The Knocking tower was used by miners as their alarm-clock, prison and insurance office. Today, you will find an amazing teahouse in this building.
The two-storey tower-like Renaissance-Baroque building (1681) has a shingled roof pointed to a tiny tower with acoustic openings. From this tower, miners were summoned to their morning shift at half past two by knocking on a wooden board. This is why the lyrics of a folk song say “Wake up, Hanzo, they are knocking to go mining, if you are late, you will not be allowed…” The knocking was also used for special occasions, mining councils, funerals and fires. It could long have been replaced by bells, but the miners did not want to give up on the knocker.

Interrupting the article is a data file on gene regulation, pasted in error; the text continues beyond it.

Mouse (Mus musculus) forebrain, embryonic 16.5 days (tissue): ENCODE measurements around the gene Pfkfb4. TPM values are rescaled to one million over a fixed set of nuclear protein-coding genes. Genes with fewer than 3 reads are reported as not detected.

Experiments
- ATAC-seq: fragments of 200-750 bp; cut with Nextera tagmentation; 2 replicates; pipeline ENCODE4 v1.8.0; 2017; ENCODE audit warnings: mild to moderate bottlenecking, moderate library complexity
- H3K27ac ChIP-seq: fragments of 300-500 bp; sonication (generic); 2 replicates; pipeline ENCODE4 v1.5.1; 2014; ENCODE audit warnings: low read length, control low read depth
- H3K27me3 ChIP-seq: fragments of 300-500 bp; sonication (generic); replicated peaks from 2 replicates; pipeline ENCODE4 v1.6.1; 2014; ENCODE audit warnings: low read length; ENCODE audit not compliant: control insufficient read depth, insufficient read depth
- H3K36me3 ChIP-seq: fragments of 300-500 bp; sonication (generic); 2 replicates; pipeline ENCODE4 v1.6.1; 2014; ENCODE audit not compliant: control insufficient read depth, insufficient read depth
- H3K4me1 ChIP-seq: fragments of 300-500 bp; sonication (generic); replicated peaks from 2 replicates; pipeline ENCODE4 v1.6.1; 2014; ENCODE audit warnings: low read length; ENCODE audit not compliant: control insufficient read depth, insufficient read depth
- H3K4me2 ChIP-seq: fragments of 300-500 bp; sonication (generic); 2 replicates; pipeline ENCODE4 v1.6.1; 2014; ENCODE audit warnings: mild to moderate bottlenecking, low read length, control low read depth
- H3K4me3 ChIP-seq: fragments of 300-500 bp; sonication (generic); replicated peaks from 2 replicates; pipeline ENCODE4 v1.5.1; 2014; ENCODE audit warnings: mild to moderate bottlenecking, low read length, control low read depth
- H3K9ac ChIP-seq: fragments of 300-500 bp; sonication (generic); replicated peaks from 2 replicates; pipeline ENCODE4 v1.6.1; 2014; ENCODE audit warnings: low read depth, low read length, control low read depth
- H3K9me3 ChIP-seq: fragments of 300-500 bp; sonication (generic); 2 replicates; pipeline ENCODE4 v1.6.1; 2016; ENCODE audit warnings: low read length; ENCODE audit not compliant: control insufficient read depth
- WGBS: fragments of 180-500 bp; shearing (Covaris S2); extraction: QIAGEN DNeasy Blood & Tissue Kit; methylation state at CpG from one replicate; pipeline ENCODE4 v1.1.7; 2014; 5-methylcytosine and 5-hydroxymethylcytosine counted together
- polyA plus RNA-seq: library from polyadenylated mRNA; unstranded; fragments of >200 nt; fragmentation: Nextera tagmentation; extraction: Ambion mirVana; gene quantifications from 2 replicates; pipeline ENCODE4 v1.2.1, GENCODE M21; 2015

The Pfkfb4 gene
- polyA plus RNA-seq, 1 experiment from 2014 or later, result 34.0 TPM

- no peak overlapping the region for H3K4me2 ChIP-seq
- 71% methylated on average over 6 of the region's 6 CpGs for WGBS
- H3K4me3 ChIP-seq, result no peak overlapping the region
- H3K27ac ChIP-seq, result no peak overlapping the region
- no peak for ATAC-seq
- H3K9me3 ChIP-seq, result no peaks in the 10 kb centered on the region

The ground floor of the building was used as prison for miners convicted by mining court in the 18th century. The Knocker also served as the seat of the Brotherhood treasury, a mining insurance office, where miners placed a part of their earnings to support the ill, widows and orphans.